Vanderbilt graduate student Taylor Force was killed Tuesday March 9, 2016 in a terror attack in Jaffa. (Facebook)
The father of an American soldier murdered while visiting Israel has arrived ahead of a crucial vote which could limit funding sent to the Palestinian Authority (PA) for as long as it pays terrorists.
Captain Taylor Force, 29, was killed in March 2016 when an Arab terrorist carried out a stabbing spree in Jaffa, near Tel Aviv. The attack left five in critical condition as well as taking Force’s life. The attack was the third of the day; a 40-year-old father-of-five was stabbed repeatedly in Petah Tikva before managing to stab the assailant with his own knife, and two policemen were wounded in a Jerusalem shooting earlier.
Following the attack, Force’s family has worked tirelessly to pass a bill preventing payment of American funds to the PA until it ceases paying terrorists and their families. In the absence of any guarantees, the 2016 murder acted as the inspiration for the Taylor Force Act, which was passed earlier this year in both houses of Congress. The Act cuts US aid to the PA until it stops paying terrorists and their families. With Israel now looking to pass a similar bill through the Knesset, Taylor’s father has arrived in Israel to remind the politicians of what is at stake.
Prime Minister Netanyahu has previously spoken out against the situation. “The Palestinian Authority transfers funds to terrorists by various laundering methods,” read an English press release issued by the Prime Minister’s Office website. “The more severe the acts of terrorism, the greater the amount of funds. Prime Minister Netanyahu has ordered that the entire amount of support for terrorists and their families be deducted from the tax revenues that Israel transfers monthly to the Palestinian Authority. Israel believes that the encouragement of terrorism by the Palestinian leadership – in the form of both incitement and payments to terrorists and their families – constitutes incentive for murder.”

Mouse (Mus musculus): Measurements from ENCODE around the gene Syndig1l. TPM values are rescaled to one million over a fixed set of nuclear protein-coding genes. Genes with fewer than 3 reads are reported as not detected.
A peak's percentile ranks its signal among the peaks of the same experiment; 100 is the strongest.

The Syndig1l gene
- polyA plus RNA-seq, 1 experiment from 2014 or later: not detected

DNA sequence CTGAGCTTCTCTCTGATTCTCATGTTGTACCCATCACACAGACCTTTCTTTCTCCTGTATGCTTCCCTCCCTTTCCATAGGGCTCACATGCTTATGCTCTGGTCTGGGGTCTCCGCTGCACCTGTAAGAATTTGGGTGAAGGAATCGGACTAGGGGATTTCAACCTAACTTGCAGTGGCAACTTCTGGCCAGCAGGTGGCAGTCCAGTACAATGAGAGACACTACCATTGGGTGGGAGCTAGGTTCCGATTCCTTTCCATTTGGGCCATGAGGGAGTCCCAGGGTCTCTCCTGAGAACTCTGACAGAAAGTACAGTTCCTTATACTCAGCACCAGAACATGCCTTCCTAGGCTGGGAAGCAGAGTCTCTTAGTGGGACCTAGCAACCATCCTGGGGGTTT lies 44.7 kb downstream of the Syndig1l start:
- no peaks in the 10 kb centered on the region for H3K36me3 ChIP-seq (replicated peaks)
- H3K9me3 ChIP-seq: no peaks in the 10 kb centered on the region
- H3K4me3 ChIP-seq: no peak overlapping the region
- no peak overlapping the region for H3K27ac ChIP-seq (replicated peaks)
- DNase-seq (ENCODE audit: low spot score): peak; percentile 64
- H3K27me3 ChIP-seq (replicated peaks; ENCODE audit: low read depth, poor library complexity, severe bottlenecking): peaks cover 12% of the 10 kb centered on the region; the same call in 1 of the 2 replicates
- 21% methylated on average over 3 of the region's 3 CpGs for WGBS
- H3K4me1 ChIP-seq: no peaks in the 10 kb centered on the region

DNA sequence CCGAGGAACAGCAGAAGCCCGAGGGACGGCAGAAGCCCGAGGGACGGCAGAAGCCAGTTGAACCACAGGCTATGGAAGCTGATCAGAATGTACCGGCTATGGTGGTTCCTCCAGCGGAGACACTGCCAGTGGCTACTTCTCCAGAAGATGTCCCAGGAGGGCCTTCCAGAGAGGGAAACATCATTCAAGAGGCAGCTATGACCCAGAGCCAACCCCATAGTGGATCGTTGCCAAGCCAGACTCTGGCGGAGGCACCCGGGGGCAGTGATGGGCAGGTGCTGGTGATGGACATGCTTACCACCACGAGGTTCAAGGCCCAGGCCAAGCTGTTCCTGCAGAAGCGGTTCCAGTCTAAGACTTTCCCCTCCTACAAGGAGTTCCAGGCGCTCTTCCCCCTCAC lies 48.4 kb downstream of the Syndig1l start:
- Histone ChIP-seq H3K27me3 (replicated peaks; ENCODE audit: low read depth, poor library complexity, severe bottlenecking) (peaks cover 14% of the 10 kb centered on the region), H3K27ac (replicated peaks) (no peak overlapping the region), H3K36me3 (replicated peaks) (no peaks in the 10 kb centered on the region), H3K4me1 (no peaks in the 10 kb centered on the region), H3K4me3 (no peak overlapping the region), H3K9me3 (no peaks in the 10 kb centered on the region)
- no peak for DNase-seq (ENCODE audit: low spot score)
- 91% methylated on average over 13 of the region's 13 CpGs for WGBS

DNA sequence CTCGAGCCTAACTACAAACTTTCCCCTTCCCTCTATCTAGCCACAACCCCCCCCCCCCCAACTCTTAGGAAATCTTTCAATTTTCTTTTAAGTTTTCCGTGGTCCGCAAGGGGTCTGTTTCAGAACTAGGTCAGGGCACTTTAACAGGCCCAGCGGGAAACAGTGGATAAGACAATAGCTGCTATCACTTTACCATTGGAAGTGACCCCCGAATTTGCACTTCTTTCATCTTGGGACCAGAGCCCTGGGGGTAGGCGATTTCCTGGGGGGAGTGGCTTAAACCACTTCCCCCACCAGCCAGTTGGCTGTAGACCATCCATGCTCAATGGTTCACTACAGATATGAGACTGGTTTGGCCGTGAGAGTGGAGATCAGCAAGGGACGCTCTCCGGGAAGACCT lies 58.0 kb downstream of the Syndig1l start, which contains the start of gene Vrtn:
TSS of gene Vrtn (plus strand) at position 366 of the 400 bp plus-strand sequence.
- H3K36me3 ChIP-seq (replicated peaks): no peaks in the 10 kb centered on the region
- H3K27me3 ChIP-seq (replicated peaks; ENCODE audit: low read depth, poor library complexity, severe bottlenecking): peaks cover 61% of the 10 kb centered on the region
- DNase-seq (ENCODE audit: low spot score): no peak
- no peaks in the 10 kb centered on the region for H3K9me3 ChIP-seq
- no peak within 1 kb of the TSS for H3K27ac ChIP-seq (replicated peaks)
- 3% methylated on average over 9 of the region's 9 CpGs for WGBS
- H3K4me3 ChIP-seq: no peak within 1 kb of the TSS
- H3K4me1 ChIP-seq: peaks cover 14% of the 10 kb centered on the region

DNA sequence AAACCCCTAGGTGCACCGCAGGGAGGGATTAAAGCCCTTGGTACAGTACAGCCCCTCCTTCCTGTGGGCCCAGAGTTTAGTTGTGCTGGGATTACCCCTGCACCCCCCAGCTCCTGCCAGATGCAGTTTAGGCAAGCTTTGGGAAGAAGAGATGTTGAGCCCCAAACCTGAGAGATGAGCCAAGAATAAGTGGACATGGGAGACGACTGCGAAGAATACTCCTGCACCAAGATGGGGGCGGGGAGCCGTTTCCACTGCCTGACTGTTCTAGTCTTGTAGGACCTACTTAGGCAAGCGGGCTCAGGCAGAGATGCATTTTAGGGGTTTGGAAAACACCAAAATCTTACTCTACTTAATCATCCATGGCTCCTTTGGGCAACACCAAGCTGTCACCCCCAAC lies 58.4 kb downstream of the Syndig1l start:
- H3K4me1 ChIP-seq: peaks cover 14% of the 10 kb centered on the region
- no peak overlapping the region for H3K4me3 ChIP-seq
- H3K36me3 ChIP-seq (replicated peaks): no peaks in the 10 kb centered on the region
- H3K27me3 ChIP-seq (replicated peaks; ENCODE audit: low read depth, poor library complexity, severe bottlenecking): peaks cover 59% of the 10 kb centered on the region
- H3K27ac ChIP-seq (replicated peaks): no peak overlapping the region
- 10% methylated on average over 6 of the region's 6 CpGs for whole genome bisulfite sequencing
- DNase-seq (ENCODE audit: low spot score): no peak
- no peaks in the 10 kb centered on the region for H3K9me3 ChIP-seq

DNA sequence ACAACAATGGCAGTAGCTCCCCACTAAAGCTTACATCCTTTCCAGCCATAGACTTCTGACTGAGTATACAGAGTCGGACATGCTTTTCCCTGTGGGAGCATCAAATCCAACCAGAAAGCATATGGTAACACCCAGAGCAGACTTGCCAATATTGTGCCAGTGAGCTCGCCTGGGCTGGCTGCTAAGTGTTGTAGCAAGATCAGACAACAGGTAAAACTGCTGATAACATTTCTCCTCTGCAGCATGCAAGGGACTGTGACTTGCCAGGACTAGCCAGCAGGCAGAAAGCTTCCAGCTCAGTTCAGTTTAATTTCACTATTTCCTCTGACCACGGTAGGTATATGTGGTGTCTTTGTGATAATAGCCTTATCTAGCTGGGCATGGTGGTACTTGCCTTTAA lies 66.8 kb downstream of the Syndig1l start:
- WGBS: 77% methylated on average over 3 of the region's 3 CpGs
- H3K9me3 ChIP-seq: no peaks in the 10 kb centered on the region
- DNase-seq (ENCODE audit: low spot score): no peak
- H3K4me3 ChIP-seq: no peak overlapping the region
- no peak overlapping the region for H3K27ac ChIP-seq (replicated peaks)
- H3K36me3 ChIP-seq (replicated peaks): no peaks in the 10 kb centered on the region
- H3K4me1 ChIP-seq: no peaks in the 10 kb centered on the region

The vote comes on the same day that Australia ended direct aid being sent to the PA amid fears that the money ends up being partially rerouted to terrorists. A decision was taken to instead direct aid money via the UN, which would then spend the money on water, shelter and food programs rather than allowing the PA to decide how to spend the funds.
Australian foreign minister Julie Bishop expressed concern that the donations could increase the PA’s capacity to pay terrorists convicted of politically motivated violence. Earlier today, Bishop told the media that she had sought assurance in May that Australian funds were not being misspent, and after receiving no response Australia had been forced to cut off funding to a World Bank trust fund.
“I am concerned that in providing funds for this aspect of the PA’s operations there is an opportunity for it to use its own budget to (fund) activities that Australia would never support,” a statement released by Bishop read. “Any assistance provided by the Palestine Liberation Organization to those convicted of politically motivated violence is an affront to Australian values and undermines the prospect”.